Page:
Like most of the Eastern half of America, we had storms and then a bitter cold front, so part of the reason we stayed home was to avoid driving in stormy weather and make sure the house was prepared for the drop below freezing. So, that was probably it for genuine winter weather, here. I enjoyed a day of wearing fluffy boots and having an excuse to curl up under the blankets and read, when I wasn't cleaning.

©2019 Nancy Horner. All rights reserved. If you are reading this post at a site other than Bookfoolery or its RSS feed, you are reading a stolen feed. Email for written permission to reproduce text or photos.

Friday, January 18, 2019

Tomorrow is Waiting by Kiley Frank and Aaron Meshon and a Fiona Friday pic

Tonight as you sleep, a new day stirs. 
Each kiss goodnight is a wish for tomorrow. 
That you'll have wings enough to fly as high as you want. 

I'm going to say something unusual and I don't say this lightly: I can already tell Tomorrow is Waiting by Kiley Frank, illustrated by Aaron Meshon, is going to be a favorite children's book in 2019. I love Tomorrow is Waiting so much it brings tears to my eyes (and it's not a sad book).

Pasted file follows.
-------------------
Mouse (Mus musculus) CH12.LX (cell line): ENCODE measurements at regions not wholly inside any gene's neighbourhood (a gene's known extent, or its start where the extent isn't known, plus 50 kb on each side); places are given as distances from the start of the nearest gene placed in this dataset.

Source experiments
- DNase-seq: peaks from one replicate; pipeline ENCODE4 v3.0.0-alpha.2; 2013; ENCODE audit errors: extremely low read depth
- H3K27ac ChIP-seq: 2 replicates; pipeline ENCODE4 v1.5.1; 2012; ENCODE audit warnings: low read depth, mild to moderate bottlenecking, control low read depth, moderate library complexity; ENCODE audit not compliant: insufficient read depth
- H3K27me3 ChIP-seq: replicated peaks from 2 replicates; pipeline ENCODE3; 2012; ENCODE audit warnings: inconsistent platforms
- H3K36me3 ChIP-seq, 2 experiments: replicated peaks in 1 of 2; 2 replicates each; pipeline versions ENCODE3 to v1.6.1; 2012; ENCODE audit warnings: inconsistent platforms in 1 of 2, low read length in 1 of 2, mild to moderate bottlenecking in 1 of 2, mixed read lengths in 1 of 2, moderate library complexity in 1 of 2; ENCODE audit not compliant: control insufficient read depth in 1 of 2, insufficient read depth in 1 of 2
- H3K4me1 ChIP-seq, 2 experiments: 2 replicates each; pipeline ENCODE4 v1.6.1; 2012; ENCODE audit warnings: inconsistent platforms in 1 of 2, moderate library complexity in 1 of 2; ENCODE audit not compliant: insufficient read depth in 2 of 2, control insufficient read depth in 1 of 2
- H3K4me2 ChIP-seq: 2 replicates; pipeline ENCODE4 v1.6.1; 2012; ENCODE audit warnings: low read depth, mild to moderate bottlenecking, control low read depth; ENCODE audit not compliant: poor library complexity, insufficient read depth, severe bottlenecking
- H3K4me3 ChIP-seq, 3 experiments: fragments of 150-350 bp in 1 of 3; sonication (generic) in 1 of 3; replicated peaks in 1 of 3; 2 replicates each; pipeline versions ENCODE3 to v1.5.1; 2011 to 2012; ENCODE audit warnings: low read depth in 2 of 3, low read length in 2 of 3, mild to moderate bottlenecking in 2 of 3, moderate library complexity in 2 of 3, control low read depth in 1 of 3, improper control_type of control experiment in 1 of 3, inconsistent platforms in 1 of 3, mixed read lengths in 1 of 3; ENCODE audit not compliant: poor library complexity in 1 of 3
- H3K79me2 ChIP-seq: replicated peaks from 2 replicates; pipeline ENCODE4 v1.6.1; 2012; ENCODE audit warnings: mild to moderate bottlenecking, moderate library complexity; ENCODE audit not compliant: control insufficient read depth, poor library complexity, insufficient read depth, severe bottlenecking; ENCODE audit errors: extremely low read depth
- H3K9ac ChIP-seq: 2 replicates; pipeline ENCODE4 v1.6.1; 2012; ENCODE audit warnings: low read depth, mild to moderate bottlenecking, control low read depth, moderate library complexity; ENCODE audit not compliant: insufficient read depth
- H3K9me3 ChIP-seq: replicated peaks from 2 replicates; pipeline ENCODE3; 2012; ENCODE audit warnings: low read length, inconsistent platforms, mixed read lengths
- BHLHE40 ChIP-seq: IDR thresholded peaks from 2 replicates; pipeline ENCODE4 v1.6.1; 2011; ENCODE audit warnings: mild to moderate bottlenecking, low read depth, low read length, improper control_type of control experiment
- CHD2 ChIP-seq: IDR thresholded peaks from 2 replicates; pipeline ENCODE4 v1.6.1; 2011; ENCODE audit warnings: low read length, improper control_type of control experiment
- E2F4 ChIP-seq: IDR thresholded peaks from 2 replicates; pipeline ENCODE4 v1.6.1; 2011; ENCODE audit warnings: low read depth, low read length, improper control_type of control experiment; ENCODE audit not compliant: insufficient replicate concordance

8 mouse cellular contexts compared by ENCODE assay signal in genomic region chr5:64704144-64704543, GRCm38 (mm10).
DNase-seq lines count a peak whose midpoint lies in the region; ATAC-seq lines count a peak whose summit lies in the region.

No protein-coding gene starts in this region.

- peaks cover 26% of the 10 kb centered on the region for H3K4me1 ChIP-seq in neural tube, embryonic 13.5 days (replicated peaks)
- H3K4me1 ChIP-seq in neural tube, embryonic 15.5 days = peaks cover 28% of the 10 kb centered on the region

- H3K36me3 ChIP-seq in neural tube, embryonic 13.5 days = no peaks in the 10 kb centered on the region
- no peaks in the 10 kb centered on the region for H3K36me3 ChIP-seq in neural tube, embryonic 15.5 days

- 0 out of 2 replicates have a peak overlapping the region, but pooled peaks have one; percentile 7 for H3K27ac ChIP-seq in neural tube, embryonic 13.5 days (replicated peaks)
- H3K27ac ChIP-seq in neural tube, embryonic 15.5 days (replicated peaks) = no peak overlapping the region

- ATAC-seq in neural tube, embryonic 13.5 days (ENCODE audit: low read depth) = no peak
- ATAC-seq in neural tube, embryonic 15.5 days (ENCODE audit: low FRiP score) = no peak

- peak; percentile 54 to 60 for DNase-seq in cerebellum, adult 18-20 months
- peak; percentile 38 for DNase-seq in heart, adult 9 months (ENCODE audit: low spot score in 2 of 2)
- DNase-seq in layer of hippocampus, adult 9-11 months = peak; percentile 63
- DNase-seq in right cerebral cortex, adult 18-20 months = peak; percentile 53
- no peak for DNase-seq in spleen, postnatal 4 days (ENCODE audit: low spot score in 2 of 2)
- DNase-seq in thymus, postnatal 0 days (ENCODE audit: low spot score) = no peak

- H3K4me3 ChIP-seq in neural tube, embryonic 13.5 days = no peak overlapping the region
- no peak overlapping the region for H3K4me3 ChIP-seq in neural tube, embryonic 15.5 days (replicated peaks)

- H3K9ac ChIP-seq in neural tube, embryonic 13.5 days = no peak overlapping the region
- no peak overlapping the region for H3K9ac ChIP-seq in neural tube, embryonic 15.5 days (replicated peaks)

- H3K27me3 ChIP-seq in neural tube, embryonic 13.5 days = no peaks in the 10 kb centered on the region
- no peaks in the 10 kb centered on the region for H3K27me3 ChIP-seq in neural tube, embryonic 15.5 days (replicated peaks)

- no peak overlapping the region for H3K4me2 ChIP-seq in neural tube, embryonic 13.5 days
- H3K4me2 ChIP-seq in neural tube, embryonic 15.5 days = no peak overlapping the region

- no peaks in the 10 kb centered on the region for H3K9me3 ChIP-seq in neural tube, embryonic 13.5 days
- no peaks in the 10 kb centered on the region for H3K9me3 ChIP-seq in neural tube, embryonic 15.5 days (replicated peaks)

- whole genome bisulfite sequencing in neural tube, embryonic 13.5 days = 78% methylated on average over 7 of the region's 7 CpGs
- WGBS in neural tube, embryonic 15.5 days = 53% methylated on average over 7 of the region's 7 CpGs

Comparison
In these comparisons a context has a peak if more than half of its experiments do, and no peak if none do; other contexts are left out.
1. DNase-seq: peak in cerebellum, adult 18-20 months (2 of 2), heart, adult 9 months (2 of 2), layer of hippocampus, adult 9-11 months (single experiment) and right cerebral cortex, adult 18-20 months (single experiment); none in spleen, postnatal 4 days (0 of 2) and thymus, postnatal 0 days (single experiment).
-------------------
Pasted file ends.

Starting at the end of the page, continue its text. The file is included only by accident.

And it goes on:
With absolutely gorgeous, eye-catching, bold illustrations, Tomorrow is Waiting talks about the many things a child has to look forward to and talks of the wishes a parent has for a child. Each spread shows a child exploring the world in some way -- snorkeling, walking through woods, leaping across river rocks, climbing over a wall, jumping into water. The book talks about courage, imagination, kindness, and hope, wishing these and other positive characteristics on the child.

Highly recommended - Colorful, uplifting, hopeful wishes. I can't think of a better way to put a child to bed at night than with such glorious hopes for the future. Here's an interior shot of one of the spreads so you can get a load of that eye-popping color:

I received a copy of Tomorrow is Waiting from Penguin Random House in return for an unbiased review. Many thanks!

And, now I must squeeze in a Fiona Friday pic because I was away from the computer, yesterday. Look what happens when you fold up a blanket and put it on your coffee table! It attracts cats! Granted, this is a super soft blanket. I might like to curl up on the coffee table, myself.

Also of note: A cat opened that cabinet door behind Isabel. Little rapscallions have been into everything, lately.

©2019 Nancy Horner. All rights reserved. If you are reading this post at a site other than Bookfoolery or its RSS feed, you are reading a stolen feed. Email for written permission to reproduce text or photos.

Wednesday, January 16, 2019

Ten Kisses to Scandal by Vivienne Lorret (Misadventures in Matchmaking #2)